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Week 1 Notes - A First Look at Anatomy

by: Jenay DeCaussin

Week 1 Notes - A First Look at Anatomy ANTR 350

Marketplace > Michigan State University > ANTR 350 > Week 1 Notes A First Look at Anatomy
Jenay DeCaussin
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Notes cover all book material from Chapter 1, including the end of chapter questions and key practice problems from LearnSmart.
Human Gross Anatomy
Lindsey Jenny
Class Notes
anatomy, honors




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This 16 page Class Notes was uploaded by Jenay DeCaussin on Thursday January 14, 2016. The Class Notes belongs to ANTR 350 at Michigan State University taught by Lindsey Jenny in Winter2015. Since its upload, it has received 80 views.


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Date Created: 01/14/16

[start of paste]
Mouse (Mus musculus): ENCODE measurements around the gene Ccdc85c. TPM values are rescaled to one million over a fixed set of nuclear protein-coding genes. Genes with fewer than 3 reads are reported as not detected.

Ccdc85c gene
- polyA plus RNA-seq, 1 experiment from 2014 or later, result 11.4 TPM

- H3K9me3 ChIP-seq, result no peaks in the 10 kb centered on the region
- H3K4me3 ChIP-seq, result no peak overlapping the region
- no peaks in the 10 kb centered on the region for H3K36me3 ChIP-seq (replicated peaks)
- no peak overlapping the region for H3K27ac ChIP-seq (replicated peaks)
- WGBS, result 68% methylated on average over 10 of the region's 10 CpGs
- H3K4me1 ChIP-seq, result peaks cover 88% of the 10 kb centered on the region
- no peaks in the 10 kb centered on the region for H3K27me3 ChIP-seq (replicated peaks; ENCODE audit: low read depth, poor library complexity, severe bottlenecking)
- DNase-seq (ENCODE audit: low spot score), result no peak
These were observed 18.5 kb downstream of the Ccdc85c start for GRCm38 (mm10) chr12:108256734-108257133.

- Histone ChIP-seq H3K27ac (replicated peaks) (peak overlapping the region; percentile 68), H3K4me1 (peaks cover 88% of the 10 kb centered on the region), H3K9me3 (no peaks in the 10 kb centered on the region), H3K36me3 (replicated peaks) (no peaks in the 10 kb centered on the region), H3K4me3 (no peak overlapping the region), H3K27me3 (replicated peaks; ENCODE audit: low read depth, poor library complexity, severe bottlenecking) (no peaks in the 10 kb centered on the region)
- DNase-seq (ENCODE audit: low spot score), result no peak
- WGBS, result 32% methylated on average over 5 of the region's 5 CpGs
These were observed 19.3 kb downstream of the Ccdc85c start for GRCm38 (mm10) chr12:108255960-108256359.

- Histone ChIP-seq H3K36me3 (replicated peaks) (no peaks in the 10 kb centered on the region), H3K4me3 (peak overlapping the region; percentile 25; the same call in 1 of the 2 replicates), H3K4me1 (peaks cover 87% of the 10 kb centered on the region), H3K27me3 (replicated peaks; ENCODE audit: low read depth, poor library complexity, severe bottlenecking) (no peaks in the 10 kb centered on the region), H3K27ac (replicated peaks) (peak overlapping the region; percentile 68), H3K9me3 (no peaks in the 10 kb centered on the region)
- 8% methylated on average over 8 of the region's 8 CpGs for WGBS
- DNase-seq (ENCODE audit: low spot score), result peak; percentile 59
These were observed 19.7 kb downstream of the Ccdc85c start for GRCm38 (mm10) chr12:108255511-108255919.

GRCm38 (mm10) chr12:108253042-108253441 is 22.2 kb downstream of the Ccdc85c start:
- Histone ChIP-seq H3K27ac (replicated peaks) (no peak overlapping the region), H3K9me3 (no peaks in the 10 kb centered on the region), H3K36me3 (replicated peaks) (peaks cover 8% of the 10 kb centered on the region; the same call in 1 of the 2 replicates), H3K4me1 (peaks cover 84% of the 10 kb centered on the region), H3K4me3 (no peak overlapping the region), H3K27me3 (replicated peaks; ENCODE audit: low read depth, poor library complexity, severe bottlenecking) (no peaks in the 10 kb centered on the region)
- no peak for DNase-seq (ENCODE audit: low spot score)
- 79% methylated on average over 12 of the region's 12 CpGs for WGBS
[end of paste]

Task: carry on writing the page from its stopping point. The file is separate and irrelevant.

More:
A First Look at Anatomy 01/11/2016 ▯ Important Figures in A&P ▯ Herophilus early descriptions of anatomic structures ▯ William Harvey The basis for modern embryology ▯ Hippocrates  belief that the body should be treated as a whole ▯ Andreas Vesalius  utilized “refined observations” in medicine and anatomy ▯ Galen of Pergamum  the basic teaching principles of the first European medical school ▯ Anatomy vs. Physiology  Anatomy: the study of structure, “to cut apart”, examines relationships between parts of the body as well as structure of individual organs  Physiology: studies the function of body structures  anatomy suggests what they physiology may be  the two can not be completely separated ▯ Microscopic Anatomy  examines structures that cannot be viewed by the unaided eye  scientists look at individual cells of slices of body through microscope  cytology: cellular anatomy; study of single body cells and internal structures  histology: study of tissues; wider approach by examining how groups of specialized cells and productions function for a common purpose ▯ Gross Anatomy  “macroscopic anatomy”  structure and relationships of large body parts that are visible to the unaided eye (stomach, brain, heart, kidneys)  investigations include dissecting preserved specimens  Has several approaches: o comparative anatomy: similarities and differences in anatomy of different species o developmental anatomy: changes in structure within an individual from conception through maturity o embryology: developmental changes occurring prior to birth o regional anatomy: structures in a particular region as one unit o surface anatomy: both superficial anatomic marking and internal body structures as they relate to the skin covering them o systemic anatomy: gross anatomy of each system in body (urinary system is kidneys, ureters and urethra, urinary bladder)  some focus on diagnosing medical conditions or advancing research o pathologic anatomy: all anatomic changes resulting from disease o radiographic anatomy: relationships among internal structures that may be visualized by specific medical imaging procedures like ultrasound, magnetic resonance imaging (MRI), or x-ray. o surgical anatomy: anatomic landmarks used before and after surgery ▯ Structural Organization of the Body  simplest  most complex o chemical level  atoms and molecules o cellular level  cells: smallest living structures, basic units of structure and function o tissue level  tissues: precise organizations of similar cells that perform specialized functions  epithelial tissue: coves exposed surfaces, lines body cavities  connective tissue: protects, supports, and interconnects body parts and organs  muscle tissue: produces movement  nervous tissue: conducts impulses for internal communication o organ level  organ: contains two or more tissue types working together to perform specific, complex functions; has multiple tissue types working at one goal o organ system level  related organs work together to achieve function  ex: organs of respiratory system collaborate for gas exchange on surface of lungs o organismal level  highest level, all body systems function independently in a single living human, the organism o as structural level increases in complexity, the effects of a disruption magnify ▯ Characteristics of Living Things Organization o structure and order of body Metabolism o metabolism : various chemical reactions that involve breaking down ingested nutrients, using cells’ own energy to perform a function, contracting/relaxing muscles to move body  [function] - enables body to continue acquiring the energy needed for life activities o exchange nutrients, gases, and waste with environment  Growth and Development o organisms increase size and specialization by assimilating materials from environment, becoming more complex, sophisticated  Responsiveness o sense and respond to internal and external environment  Adaptation o alter structure, physiologic process, behavioral trait to increase reproductive success long-term  Regulation o maintain a consistent internal environment called homeostasis o environment constantly changes, every organism must be able to keep a steady state  Reproduction o produce new cells for growth, maintenance, repair o produce sex cells (gametes) ▯ Introduction to Organ Systems  some organisms metabolize over surface membranes, but humans are more complex and need organ systems  there are 11 organ systems  [function of organ systems] is to maintain homeostasis  skeletal system o support and protection o site of hemopoiesis (blood cell production) o stores calcium and phosphorus o provides sites for muscle attachments o includes bones, cartilage  integumentary system o provides protection, regulates body temperature o site of cutaneous receptors o synthesizes vitamin D o prevents water loss  muscular system o produces body movement o generates heat when muscles contract  endocrine system o glands and cell clusters that secrete hormones, some regulate body and cellular growth, chemical levels in body, and reproductive functions  nervous system o regulatory; controls body movement, responds to sensory stimuli, helps control all other systems of body o responsible for consciousness, intelligence, memory  cardiovascular system o heart, blood, and blood vessels o heart moves blood through blood vessels to distribute hormones, nutrients, and gases, and pick up waste products  respiratory system o exchange of gases (oxygen, carbon dioxide) between blood and air in the lungs o lungs, bronchi, trachea, larnyx  lymphatic system o transports and filters lymph (interstitial fluid transported through lymph vessels) and initiates an immune response when necessary o tonsils, spleen, lymph nodes, lymph vessels  digestive system o mechanically and chemically digests food materials, absorbs nutrients, and expels waste products o esophagus, stomach, large intestine, small intestine  urinary system o filters the blood and removes waste products from blood o concentrates waste products in form of urine, expels urine from the body o urethra, urinary bladder, kidney  reproductive system o male  produce male sex cells (sperm) and male hormones (like testosterone), transfer sperm to female o female  produce female sex cells (oocytes) and produce female hormones, receive sperm from male, site of fertilization of oocyte, site of growth and development of embryo and fetus ▯ Anatomic Position  person stands upright, feet parallel and flat on floor, head is level, eyes forward, arms at sides with palms facing forward and thumbs pointing away from body  provides common reference for describing parts of body  all functional and directional terms refer to body in this position ▯ Sections and Planes  section implies actual cut or slice to expose internal anatomy  plane implies imaginary flat surface passing through body; 3 major o coronal plane “frontal plane” is a vertical plane that divides body into anterior(front) and posterior(back) parts o transverse plane “cross-sectional plane” “horizontal plane” cuts perpendicularly along long axis of body at origin; divides into superior(upper) and inferior(lower)  CT or Computed Tomography scans provide transverse sectional images of body o midsagittal plane “median plane” extends through body or organ vertically and divides the structure into right and left halves; only one  parallel and to the left or right is a sagittal plane that divides the structure into right and left portions that may not be equal; infinite number possible  used to show internal body parts o numerous minor oblique planes that pass through specimen at an angle ▯ Directional Terms  anterior – in front of  posterior – in back of  dorsal – back side of human body  ventral – front side of human body  superior – closer to head  inferior – closer to feet  caudal – at the rear or tail end  cranial – at the head end  rostral – toward the nose  medial – toward midline of body  lateral – away from midline of body  ipsilateral – on the same side  contralateral – on the opposite side  deep (internal) – on the inside, underneath another structure  superficial (external) – on the outside  proximal – closest to point of attachment to trunk  distal – furthest from point of attachment to trunk ▯ Regional Anatomy  human body is divided into 2 main regions o axial region includes head, neck, and trunk; forms main vertical axis of the body o appendicular region includes limbs, or appendages, that attach to body’s axis ▯ Anterior Directional Terms  cephalic – head  frontal – forehead  orbital – eye  buccal – cheek  mental – chin  nasal – nose  oral – mouth  cervical – neck  deltoid – shoulder  axillary – armpit  sternal – sternum  pectoral – chest  mammary – breast  brachial – arm  antecubital – front of elbow  antebrachial – forearm  abdominal – abdomen  coxal – hip  carpal – wrist  palmar – palm  digital – finger  femoral – thigh  patellar – kneecap  pelvic – pelvis  inguinal – groin  pubic – genitals  cural – leg  pes – foot  tarsal – ankle  dorsum of the foot – top of foot  digital - toe ▯ Posterior Directional Terms  cranial – surrounding the brain  occipital – back of head  auricular – ear  deltoid – shoulder  thoracic – back area of sternum, chest, and breast  brachial – arm  vertebral – spinal column  olecranal – elbow  abdominal – back of abdomen  lumbar – lower back  antebrachial – back of forearm  sacral – under lower back, center, between buttocks  gluteal – buttocks  manus – hand  dorsum of the hand – back of hand  femoral – thigh  perineal – genital area in back  popliteal – back of knee  sural – calf  calcaneal – heel  plantar – sole of foot ▯ Body Cavities and Membranes Axial region is subdivided into two areas: Posterior Aspect  has two enclosed cavities that are both encased in bone and thus are physically and developmentally different from the ventral cavity  “dorsal body cavity”  cranial cavity formed by the cranium and houses the brain  vertebral canal formed by the individual bones of the vertebral column and contains the spinal corn ▯ Ventral Cavity  arises from space called the coelom that forms during embryonic development  eventually splits into thoracic cavity and inferior abdominopelvic cavity with the formation of the thoracic diaphragm, a muscular partition that develops between these cavities  both cavities are lined by thin serous membranes that have two layers – parietal layer that lines internal surface of body wall, and visceral layer that covers external surface organs (viscera)  between parietal and visceral layers of serous membranes is a thin serous cavity, a potential space capable of becoming larger cavity.  serous membranes secrete liquid called serous fluid within a serous cavity that has the consistency of oil, [serves as lubricant for organs rubbing against one another] Thoracic Cavity o mediastinum is the median space in thoracic cavity containing the heart, thymus, esophagus, trachea, and major blood vessels  heart is enclosed by two-layered serous membrane called the pericardium  parietal pericardium is the outermost layer, forming sac around heart  visceral pericardium forms heart’s external surface  pericardial cavity is potential space between parietal and visceral pericardia, contains serous fluid o right and left sides contain the lungs, lined by two-layered serous membrane called the pleura  outer layer of pleura is parietal pleura, lines internal surface of thoracic wall  inner layer is visceral pleura, covers external surface of the lung  narrow, moist, potential space between layers is pleural cavity, has lubricating serous fluid Abdominopelvic Cavity o abdominal cavity : superior to line between hip bones  contains most organs of digestive system, as well as the kidneys and ureters of urinary system o pelvic cavity: inferior to line between hip bones  contains distal part of large intestine, urinary bladder and urethra, internal reproductive organs o peritoneum is a moist, two-layered serous membrane that lines the abdominopelvic cavity  parietal peritoneum is outer layer, lines internal walls of cavity  visceral peritoneum is inner layer, serous, ensheathes external surfaces of most digestive organs  peritoneal cavity has lubricating serous fluid and is between layers ▯ **Table 1.4 Body Cavities** ▯ Abdominopelvic Regions and Quadrants ▯ There are 9 abdominopelvic regions w/two transverse planes, two sagittal – arranged in three rows (superior, middle, inferior), three columns (left, middle, right)  epigastric region: superior region in middle column o contains part of liver, part of stomach, duodenum, part of pancreas, both adrenal glands  umbilical region: middle region, middle column o contains transverse colon (middle part), part of small intestine, and branches of the blood vessels to the lower limbs  hypogastric region: inferior region in middle column o part of small intestine, urinary bladder, and sigmoid colon of large intestine  right and left hypochondriac regions: superior, lateral to epigastric o right contains part of liver, gallbladder, part of right kidney o left contains part of stomach, spleen, left colic flexure of large intestine, part of left kidney  right and left lumbar regions: middle, lateral to umbilical o right: ascending colon and right colic flexure of the large intestine, superior part of cecum, part of right kidney, part of small intestine o left: descending colon, part of left kidney, part of small intestine  right and left iliac regions: inferior, lateral to hypogastric o right: inferior end of cecum, appendix, part of small intestine o left: junction of parts of colon, part of small intestine ▯ Clinical View: Medical Imagining Procedures  Radiography: x-rays; primary way of gaining noninvasive visual o shows bones, dense tissues like tumors, teeth  Sonography: ultrasound; second most used visual method o used for obstetrics, soft tissues o avoids harmful effects of x-rays, but doesn’t produce sharp image  Computed Tomography (CT): or “CAT” scan, more sophisticated x-rays, images of slices of body, sharpest image o for identifying tumors, aneurysms, kidney stones, cerebral hemorrhages, abnormalities  Digital subtraction angiography (DSA): modified 3D x-ray done before and after putting fluid through blood o used to view blood vessels, in angioplasties  Dynamic Spatial Reconstruction (DSR): o 3D image of organs o used for heart and flow through blood vessels o information about organ’s normal movement, changes in internal volume o different from CT in that it shows movement of organs  Magnetic Resonance Imaging (MRI): o visualizes soft tissues better than CT, but bone does not show up as well, makes patients claustrophobic o sees white and gray matter of nervous system o maps brain function based on oxygen levels and blood flow  Position Emission Tomography (PET): analyzes metabolic state of a tissue at the time and determines which tissues are most active o reveals damaged heart tissues, levels of brain activity, tracking cancer spreads ▯ End of Chapter questions ▯ Matching ▯ 1. cranial – toward the head ▯ 2. cytology – study of cells ▯ 3. responsiveness – detect and react to stimuli ▯ 4. inguinal region – groin ▯ 5. caudal – toward the tail ▯ 6. development – structural change in the body ▯ 7. vertebral cavity – contains the spinal cord ▯ 8. histology – study of tissues ▯ 9. mediastinum – thoracic cavity ▯ 10. systemic anatomy – study of organs of one system ▯ ▯ Multiple Choice ▯ 1. Cutting a midsagittal section through the body separates the (d) right and left halves of the body. ▯ 2. Examination of superficial anatomic markings and internal body structures as they relate to the covering skin is called (b) surface anatomy. ▯ 3. Which of the following regions corresponds to the forearm? (b) antebrachial. ▯ 4. The state of maintaining a constant internal environment is called (b) homeostasis. ▯ 5. The (c) organ level of organization is composed of two or more tissue types that work together to perform a common function. ▯ 6. Which body cavity is located inferior to the diaphragm and superior to a horizontal line drawn between the superior edges of the hip bones? (a) abdominal cavity. ▯ 7. The term used when referring to a body structure that is below, or at the lower level than, another structure is (c) inferior. ▯ 8. Which medical imaging technique uses modified x-rays to prepare three-dimensional cross-sectional “slices” of the body? (d) CT – computed technology scan. ▯ 9. The (a) patellar region is the “front” of the knee. ▯ 10. The sub-discipline of anatomy that examines structure not readily seen by the unaided eye is (b) microscopic anatomy. ▯ ▯ Content Review ▯ 1. Distinguish between cytology and histology.  Cytology is the study of cells, while histology is the study of tissues. ▯ 2. What properties are common to all living things?  metabolism, adaptation, reproduction, growth and development, organization, responsiveness, regulation ▯ 3. List the levels of organization in a human, starting at the simplest level and proceeding to the most complex. Use arrows to connect the levels.  chemical  cellular  tissue  organ  organ system  organismal ▯ 4. What are the organ systems in the human body?  integumentary, cardiovascular, digestive, urinary, reproductive, lymphatic, reproductive, respiratory, skeletal, muscular, endocrine, ▯ 5. Describe the body in the anatomic position. Why is the anatomic position used?  Anatomic position has the person standing erect with feet parallel and flat on the floor, head straight and eyes forward, arms by the sides with palms facing forward. This provides a universal way of describing position of parts of the body in relation to one another and the position of the body itself. ▯ 6. Describe the difference between the directional terms superior and inferior.  Superior means above and inferior means below. ▯ 7. List the anatomic term that describes each of the following body regions: forearm, wrist, chest, armpit, thigh, and foot.  antebrachial, carpal, pectoral, axillary, femoral, pes ▯ 8. What are the two body cavities within the posterior aspect, and what does each cavity contain?  cranial cavity contains the brain; vertebral canal contains spinal cord ▯ 9. Describe the structure and the function of serous membranes in the body.  Serous membranes are two-layered (a parietal outside layer and a visceral layer covering organs inside) and have a mucus between them in a serous cavity, which is a space that can become a larger cavity. They secrete a serous fluid in the serous cavity that lubricates organs to prevent friction when they slide against one another. ▯ 10. Describe which medical imaging techniques are best suited for examining soft tissues, and which are better suited for examining harder body tissues, such as bone.  MRI, PET, CT, DSR, DSA, and Sonography, are methods used for examining soft tissues. Radiography and CT scans are better for examining dense body tissues, like bone. ▯ ▯ ▯